But she also spoke of Tado’s serious side. “Malalim kasi siyang mag-isip, eh. Pag nagsalita siya, hindi lang basta nagsalita—may kahulugan ‘yun. Kaya para sa amin, kahit nagpapatawa siya, may part pa rin na seryoso talaga siya.”

College student and DAKILA volunteer Nicole also noted Tado’s serious side. She first met him when he came to their school and spoke to the assembly as part of an anti-drug program. She was manning a table where the charitable could drop off monetary donations and buy some of the t-shirts Tado used to sell at his shop LimiTADO.

“Sa personal, medyo seryoso siyang tao, especially tungkol sa mga prinsipyo niya,” said Nicole. “Pero magaling siya sa public speaking. Mararamdaman mo talaga na gusto niyang mang-impluwensya.”

She added, “Bukod sa pagiging komedyante, may ibang side pala siya, which is his wider, bigger side—nagsusulong siya ng mga advocacy.”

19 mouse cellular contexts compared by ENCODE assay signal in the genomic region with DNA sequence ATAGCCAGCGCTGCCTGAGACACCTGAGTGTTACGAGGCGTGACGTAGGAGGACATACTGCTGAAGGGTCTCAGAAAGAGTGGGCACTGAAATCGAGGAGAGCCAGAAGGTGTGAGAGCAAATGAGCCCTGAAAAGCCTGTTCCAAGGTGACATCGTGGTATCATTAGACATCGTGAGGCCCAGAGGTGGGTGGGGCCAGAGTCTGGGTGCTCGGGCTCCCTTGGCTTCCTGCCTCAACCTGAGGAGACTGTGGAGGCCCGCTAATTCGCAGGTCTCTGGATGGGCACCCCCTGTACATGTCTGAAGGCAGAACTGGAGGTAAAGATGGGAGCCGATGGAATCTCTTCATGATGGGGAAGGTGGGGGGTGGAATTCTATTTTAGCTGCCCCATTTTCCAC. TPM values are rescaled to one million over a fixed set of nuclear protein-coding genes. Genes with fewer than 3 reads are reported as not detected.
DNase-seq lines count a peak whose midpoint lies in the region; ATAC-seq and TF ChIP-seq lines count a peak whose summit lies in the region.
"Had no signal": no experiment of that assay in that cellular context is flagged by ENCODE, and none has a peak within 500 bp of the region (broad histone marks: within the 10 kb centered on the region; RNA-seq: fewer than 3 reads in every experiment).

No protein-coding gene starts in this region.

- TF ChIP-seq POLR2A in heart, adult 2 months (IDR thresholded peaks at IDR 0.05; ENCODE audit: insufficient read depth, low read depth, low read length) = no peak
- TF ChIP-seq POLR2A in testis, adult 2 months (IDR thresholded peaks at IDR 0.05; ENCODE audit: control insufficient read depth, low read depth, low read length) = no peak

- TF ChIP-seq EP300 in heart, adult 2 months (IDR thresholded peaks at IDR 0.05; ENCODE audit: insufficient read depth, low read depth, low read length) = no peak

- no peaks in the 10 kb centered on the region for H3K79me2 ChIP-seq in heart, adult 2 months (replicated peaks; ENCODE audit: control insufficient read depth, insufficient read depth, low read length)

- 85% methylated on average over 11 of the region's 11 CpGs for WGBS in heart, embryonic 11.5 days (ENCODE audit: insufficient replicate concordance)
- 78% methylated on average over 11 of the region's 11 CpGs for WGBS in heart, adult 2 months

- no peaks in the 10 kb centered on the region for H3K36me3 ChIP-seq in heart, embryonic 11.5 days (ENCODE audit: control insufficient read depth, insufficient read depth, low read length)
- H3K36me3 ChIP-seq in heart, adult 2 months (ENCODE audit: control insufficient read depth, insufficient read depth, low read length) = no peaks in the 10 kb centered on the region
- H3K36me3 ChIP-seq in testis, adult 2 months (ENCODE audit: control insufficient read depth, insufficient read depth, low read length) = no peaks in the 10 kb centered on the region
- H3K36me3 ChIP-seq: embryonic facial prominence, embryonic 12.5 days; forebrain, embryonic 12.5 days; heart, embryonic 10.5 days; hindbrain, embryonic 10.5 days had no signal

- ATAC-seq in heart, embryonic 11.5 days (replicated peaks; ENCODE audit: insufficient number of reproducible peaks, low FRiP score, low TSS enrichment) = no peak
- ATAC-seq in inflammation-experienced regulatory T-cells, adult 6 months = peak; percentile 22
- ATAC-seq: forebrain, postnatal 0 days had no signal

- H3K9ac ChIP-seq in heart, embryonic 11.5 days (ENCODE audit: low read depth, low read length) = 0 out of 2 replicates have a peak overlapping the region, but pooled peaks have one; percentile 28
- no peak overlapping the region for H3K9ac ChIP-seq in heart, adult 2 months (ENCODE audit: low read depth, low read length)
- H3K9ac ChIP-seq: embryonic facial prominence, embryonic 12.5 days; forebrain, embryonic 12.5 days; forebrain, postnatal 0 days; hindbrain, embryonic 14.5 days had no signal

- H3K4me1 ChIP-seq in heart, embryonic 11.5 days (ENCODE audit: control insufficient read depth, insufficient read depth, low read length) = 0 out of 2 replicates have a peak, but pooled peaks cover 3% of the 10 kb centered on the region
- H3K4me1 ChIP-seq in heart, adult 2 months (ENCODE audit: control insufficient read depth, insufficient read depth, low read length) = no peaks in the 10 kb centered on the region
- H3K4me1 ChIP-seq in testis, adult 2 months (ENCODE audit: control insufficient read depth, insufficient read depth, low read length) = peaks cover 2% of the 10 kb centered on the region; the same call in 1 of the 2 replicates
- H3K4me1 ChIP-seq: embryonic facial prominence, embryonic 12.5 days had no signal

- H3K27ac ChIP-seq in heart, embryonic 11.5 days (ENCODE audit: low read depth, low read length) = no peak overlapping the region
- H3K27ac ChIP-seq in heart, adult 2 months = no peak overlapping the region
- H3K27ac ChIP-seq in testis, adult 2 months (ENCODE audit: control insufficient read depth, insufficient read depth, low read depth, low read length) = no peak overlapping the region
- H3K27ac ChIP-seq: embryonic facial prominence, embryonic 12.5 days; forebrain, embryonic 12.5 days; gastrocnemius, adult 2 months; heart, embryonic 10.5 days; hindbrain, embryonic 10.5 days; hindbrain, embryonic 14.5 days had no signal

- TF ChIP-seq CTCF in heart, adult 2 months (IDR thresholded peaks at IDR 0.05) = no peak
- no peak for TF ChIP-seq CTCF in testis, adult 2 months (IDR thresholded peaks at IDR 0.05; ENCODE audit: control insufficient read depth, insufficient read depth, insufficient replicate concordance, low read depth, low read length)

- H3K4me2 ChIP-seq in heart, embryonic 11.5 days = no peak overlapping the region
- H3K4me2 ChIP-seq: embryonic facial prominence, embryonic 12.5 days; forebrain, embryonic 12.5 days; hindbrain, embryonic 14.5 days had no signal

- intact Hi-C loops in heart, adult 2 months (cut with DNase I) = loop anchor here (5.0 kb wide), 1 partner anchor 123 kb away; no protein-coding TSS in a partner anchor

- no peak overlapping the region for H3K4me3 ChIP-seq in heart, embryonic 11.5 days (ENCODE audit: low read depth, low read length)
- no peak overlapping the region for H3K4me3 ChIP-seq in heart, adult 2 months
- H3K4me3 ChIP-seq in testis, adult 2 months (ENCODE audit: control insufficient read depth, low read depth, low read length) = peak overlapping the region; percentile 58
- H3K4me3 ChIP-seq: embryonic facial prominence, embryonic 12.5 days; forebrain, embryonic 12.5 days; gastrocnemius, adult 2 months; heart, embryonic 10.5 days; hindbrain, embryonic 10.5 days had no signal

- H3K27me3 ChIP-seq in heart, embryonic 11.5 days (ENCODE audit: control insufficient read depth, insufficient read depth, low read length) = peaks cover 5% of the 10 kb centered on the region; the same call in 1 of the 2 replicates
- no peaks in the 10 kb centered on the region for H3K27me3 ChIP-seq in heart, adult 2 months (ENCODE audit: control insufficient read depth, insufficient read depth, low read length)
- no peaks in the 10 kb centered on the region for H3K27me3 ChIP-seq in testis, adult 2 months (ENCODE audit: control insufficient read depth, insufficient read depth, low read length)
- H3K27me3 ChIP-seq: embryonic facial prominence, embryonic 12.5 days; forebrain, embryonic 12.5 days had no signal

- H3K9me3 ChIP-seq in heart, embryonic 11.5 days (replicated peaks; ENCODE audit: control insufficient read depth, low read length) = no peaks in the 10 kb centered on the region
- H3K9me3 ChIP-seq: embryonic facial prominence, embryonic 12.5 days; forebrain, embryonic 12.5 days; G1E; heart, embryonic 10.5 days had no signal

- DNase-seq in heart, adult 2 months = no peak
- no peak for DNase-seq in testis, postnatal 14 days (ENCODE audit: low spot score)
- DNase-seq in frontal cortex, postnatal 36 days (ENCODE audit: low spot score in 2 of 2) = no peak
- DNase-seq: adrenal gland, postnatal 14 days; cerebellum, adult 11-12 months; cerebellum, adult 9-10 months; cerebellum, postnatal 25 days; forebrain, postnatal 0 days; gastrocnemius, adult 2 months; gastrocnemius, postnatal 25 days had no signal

Larry, a friend of Tado’s who helped him found yet another organization, called SuporTADO, said of him, “Ganito ang pagkakaiba ni Tado sa mga artista: naniwala siya sa mga advocacy niya. Naniwala siya na dapat i-educate ang masa at maka-isa, dahil nahihiwalay ang pag-uunlad ng sistemang kapitalista sa tao.”

Sacrifice and devotion

Joselito 'JL' Valdez walked six hours from Malabon to Marikina in the clothes Tado gave him more than ten years ago. He worked as a volunteer, reminding those in line to behave and not to take photos.
Some of the visitors and volunteers went to moving lengths just to attend the wake. Two hoarse-voiced volunteers kept the line in line, tirelessly reminding folks to keep their cameras and cell phones in their bags and pockets, for this was to be a no-photography wake.

One of them, gangly 21-year-old Joselito “JL” Valdez, revealed, without a trace of pride or self-pity, that he walked six hours from Malabon to Marikina when he heard that Tado had passed away just to see if it was true, and that he had no companion with him. His family has no idea where he is, as he left abruptly, saying that if he had asked permission first, they would never have allowed him to go.